Governors discuss public-private partnerships to advance infrastructure projects

Six governors joined other state officials and private-sector stakeholders for a virtual summit to explore partnerships to finance and maintain vital infrastructure in the midst of COVID-19.

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The National Governors Association (NGA) held a virtual summit this week to discuss ways to finance the nation’s infrastructure projects. Six governors joined other state officials and private-sector stakeholders to explore partnerships to finance and maintain vital infrastructure in the midst of COVID-19.

Arizona Gov. Doug Ducey, Montana Gov. Steve Bullock, Louisiana Gov. John Bel Edwards, Wyoming Gov. Mark Gordon and Virginia Gov. Ralph Northam joined Maryland Gov. Larry Hogan during the virtual meeting that served as the fourth regional stakeholder summit for Hogan’s NGA Chair’s Initiative, Infrastructure: Foundation for Success.

“Governors of both parties are calling for large-scale federal investments in our nation’s traditional infrastructure systems, including not only roads, bridges, transit, and aviation systems, but also substantial investment in our energy, water, broadband, and cybersecurity infrastructure,” Hogan said in a release.

He added, “This investment will put people back to work immediately and improve our long-term economic recovery by ensuring that America has the best infrastructure in the world to support businesses and economic growth.”

During the stakeholder summit, governors led a pair of panel discussions on leveraging private sector investments and how governors can help ensure that their states have access to the full range of infrastructure financing options.

As reported by Transportation Today, much of the focus was on public-private partnerships (P3s) and the possibility of expanding their role in the sector. In particular, Ducey led a panel that focused on maximizing returns, citing examples of successful P3s in his own state, including the largest highway project in Arizona’s history: the South Mountain Freeway project.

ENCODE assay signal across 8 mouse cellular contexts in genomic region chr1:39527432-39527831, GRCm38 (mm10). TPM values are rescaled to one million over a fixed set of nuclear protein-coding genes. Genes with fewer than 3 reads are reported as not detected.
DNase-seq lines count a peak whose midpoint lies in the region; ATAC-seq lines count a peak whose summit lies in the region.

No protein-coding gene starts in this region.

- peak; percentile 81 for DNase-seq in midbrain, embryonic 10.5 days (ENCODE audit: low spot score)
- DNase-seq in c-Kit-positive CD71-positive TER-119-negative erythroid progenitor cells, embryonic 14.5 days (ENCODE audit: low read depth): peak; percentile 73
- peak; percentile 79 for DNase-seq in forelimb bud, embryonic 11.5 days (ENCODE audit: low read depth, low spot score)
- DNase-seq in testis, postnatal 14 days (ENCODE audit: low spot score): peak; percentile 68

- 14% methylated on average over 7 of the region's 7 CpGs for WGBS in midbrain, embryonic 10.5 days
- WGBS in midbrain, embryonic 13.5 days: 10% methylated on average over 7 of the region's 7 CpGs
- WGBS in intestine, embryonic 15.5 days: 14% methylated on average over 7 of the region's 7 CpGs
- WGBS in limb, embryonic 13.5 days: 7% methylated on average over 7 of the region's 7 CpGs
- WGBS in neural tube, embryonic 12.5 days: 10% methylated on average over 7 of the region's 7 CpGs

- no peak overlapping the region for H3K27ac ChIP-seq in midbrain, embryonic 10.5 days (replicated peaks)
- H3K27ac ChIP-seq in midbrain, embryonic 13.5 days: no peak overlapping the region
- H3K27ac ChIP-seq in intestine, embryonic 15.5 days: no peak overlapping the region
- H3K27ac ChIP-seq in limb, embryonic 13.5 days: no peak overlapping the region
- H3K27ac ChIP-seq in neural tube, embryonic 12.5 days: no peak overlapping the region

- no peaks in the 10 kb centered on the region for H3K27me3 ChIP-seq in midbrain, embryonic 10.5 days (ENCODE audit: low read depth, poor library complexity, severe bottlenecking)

Completed last year, that project finished three years ahead of schedule and saved Arizona $100 million.

P3s were found to have a similar positive effect in Virginia, aiding projects on I-66, I-95 and I-395, as well as rail projects like the American Legion Bridge over the Potomac River. Northam was reported saying the state has relied heavily on its relationship with the private sector to move forward. To continue that momentum, he noted that states need to think outside the box, take advantage of federal aid and innovate in transportation investment.

On a second panel Bullock, Gordon; IFM Investors Executive Director Tom Osborne, and Macquarie Managing Director David Agnew discussed tailoring projects to states’ specific needs.

Bullock noted that sustained investments are needed in infrastructure, coupled with cooperation between the government and private interests. That said, projects like a toll road across I-90 in rural Montana might be significantly less effective than in other, more populous states.

“We have to be thinking beyond the traditional,” Bullock said. “Far too often when we think of public-private partnerships, we just think in terms of roads.”